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Nick Farina - Git Is Simpler Than You Think

Nick Farina - Git Is Simpler Than You Think
It was about one year ago that we switched to Git. Previously, we used Subversion, through the Mac app Versions, which (rightly) holds an Apple Design Award. I made the executive decision to leave our comfy world of Versions because it seemed clear that Git was winning the Internet. There was much grumbling from my teammates, who were busy enough doing actual work thank you very much. But I pressed forward. We signed up for accounts on Github. It might as well have printed PC LOAD LETTER. “Not currently on any branch?!” Maintenance Required Git is not a Prius. By now we all know how to drive Git. Did you know the top result for “git tutorial” is this manpage on So instead let’s pull over, open the hood up, and poke around. The Basics We’ll run through some basic commands to make a repository for our examples: Now we have a git repository with one file and one commit, that is to say, one “version”. ~/mysite$ echo "<center>Cats are cute. With me so far? The Repository User Interface

Learn.GitHub - Git Tagging Create signed, unsigned, or lightweight tags to permanantly mark important points in your project history Like most VCSs, Git has the ability to ‘tag’ specific points in history as being important - generally people use this to mark release points (‘v1.0’, etc). In this lesson we will learn how to list the available tags, how to create new tags, and what the different types of tags in Git are. Simply listing the available tags in Git is very straightforward. $ git tag v0.1 v1.3 This will just list them in alphabetical order, so there is no real importance in what order they list out in. You can also search for tags with a particular pattern. $ . There are a two main types of tags in Git - lightweight and annotated. Creating an annotated tag in Git is very simple. $ git tag -a v1.4 -m 'version 1.4' $ git tag v0.1 v1.3 v1.4 The ‘-m’ specifies a tagging message, which is stored with the tag. You can see the tag data along with the commit that was tagged by using the ‘git show’ command:

Java, Compilando pelo prompt | Richard Ikeda Hoje vou mostrar como compilar um programinha em java pelo prompt de comando do Windows. Pra quem não conhece ou não está familiarizado é essa tela abaixo. Antes de usar o prompt devemos fazer algumas configurações primeiro . Você deve ter instalado o SDK do Java que pode ser baixado aqui. Após ter o SDK instalado você precisará anotar alguns caminhos, que servirão de variável para as configurações. Por padrão seria C:\Arquivos de programas\Java\ Procure a versão do sdk que foi instalada no meu caso foi o ‘jdk1.6.0_04‘ acesse esta pasta. Copie em um bloco de notas o caminho até esta pastaC:\Arquivos de programas\Java\jdk1.6.0_04\ dentro dela haverá outras, dentre elas, a pasta lib e a bin você deve anotar esses caminhos também. Pastas Java (Clique na imagem para Ampliar) Agora você deverá acessar seu painel de controle, clicar na opção Sistema, aba Avançado, botão Variáveis de Ambiente. Propriedades do Sistemas Variáveis de Ambiente Após isso abrirá esta janela: Nova Variável de Usuário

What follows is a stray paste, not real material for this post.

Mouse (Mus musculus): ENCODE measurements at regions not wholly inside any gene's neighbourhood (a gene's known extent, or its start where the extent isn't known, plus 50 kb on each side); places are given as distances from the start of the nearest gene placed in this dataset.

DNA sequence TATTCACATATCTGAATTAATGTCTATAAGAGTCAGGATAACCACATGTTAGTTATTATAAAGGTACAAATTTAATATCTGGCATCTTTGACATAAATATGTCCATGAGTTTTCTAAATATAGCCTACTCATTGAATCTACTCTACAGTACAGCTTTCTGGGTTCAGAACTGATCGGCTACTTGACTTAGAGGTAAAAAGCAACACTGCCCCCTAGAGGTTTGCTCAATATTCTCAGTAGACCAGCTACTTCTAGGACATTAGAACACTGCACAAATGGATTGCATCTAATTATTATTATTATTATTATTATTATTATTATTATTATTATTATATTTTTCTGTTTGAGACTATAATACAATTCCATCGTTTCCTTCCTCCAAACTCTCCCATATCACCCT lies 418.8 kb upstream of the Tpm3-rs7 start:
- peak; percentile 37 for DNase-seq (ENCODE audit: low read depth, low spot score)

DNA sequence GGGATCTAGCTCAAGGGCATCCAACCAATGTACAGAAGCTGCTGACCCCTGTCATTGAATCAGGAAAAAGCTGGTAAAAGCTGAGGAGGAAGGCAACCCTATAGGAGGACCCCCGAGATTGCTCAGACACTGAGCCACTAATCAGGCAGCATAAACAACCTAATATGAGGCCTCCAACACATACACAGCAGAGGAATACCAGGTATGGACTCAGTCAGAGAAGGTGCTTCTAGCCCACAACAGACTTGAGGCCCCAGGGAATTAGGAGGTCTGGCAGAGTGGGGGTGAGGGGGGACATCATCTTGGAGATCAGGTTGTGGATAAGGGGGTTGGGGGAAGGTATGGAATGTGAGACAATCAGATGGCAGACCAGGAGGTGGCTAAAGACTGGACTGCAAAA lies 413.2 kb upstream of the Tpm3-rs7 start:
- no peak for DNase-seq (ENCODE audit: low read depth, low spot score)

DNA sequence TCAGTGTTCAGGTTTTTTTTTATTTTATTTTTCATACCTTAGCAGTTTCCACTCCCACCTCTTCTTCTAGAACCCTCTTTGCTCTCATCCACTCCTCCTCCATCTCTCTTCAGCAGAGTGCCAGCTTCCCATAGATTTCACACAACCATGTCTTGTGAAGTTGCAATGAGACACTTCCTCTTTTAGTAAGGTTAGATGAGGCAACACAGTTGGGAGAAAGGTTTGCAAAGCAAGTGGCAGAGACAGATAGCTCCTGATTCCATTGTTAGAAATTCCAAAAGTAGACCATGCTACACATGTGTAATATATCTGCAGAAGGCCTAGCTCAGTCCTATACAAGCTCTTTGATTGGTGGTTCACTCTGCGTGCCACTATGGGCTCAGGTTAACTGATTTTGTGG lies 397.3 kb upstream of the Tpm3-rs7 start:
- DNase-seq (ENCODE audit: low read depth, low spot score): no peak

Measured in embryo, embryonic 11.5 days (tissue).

git - the simple guide - no deep shit! git - the simple guide just a simple guide for getting started with git. no deep shit ;) by Roger Dudler credits to @tfnico, @fhd and Namics this guide in deutsch, español, français, indonesian, italiano, nederlands, polski, português, русский, türkçe, မြန်မာ, 日本語, 中文, 한국어 Vietnamese please report issues on github Infuse analytics everywhere with the AI-powered embedded analytics platform. setup Download git for OSX Download git for Windows Download git for Linux create a new repository create a new directory, open it and perform a git init to create a new git repository. checkout a repository create a working copy of a local repository by running the command git clone /path/to/repository when using a remote server, your command will be git clone username@host:/path/to/repository workflow add & commit You can propose changes (add it to the Index) using git add <filename> git add * This is the first step in the basic git workflow. pushing changes branching update & merge tagging log useful hints guides

How do I edit an incorrect commit message in Git JavaBrasil{Compilando Conhecimentos} index • Git Cheatsheet • NDP Software stash workspace index local repository upstream repository status Displays paths that have differences between the index file and the current HEAD commit, paths that have differences between the workspace and the index file, and paths in the workspace that are not tracked by git. diff Displays the differences not added to the index. diff commit or branch View the changes you have in your workspace relative to the named <em>commit</em>. add file... or dir... Adds the current content of new or modified files to the index, thus staging that content for inclusion in the next commit. add -u Adds the current content of modified (NOT NEW) files to the index. rm file(s)... Remove a file from the workspace and the index. mv file(s)... Move file in the workspace and the index. commit -a -m 'msg' Commit all files changed since your last commit, except untracked files (ie. all files that are already listed in the index). checkout files(s)... or dir Updates the file or directory in the workspace. reset --soft HEAD^

Changing Git History This document describes how to modify commit messages in Git after the fact. Changing the Last Commit Message If you only want to modify your last commit message, it is very simple. Just run $ git commit --amend That will drop you into your text exitor and let you change the last commit message. Changing Multiple Commit Messages Now let's assume that you want to modify either multiple commit messages, or a commit message several commits back. If you want to change the last 3 commit messages, or any of the commit messages up to that point, supply 'HEAD~3' to the git rebase -i command. $ git rebase -i HEAD~3 Warning: every commit you see in this list will be re-written, whether you change the message or not. Running this command will give you a list of commits in your text editor that looks something like this: Change the word 'pick' to the work 'edit' for each of the commits you want to change the message for. These instructions tell you exactly what to do. $ git rebase --continue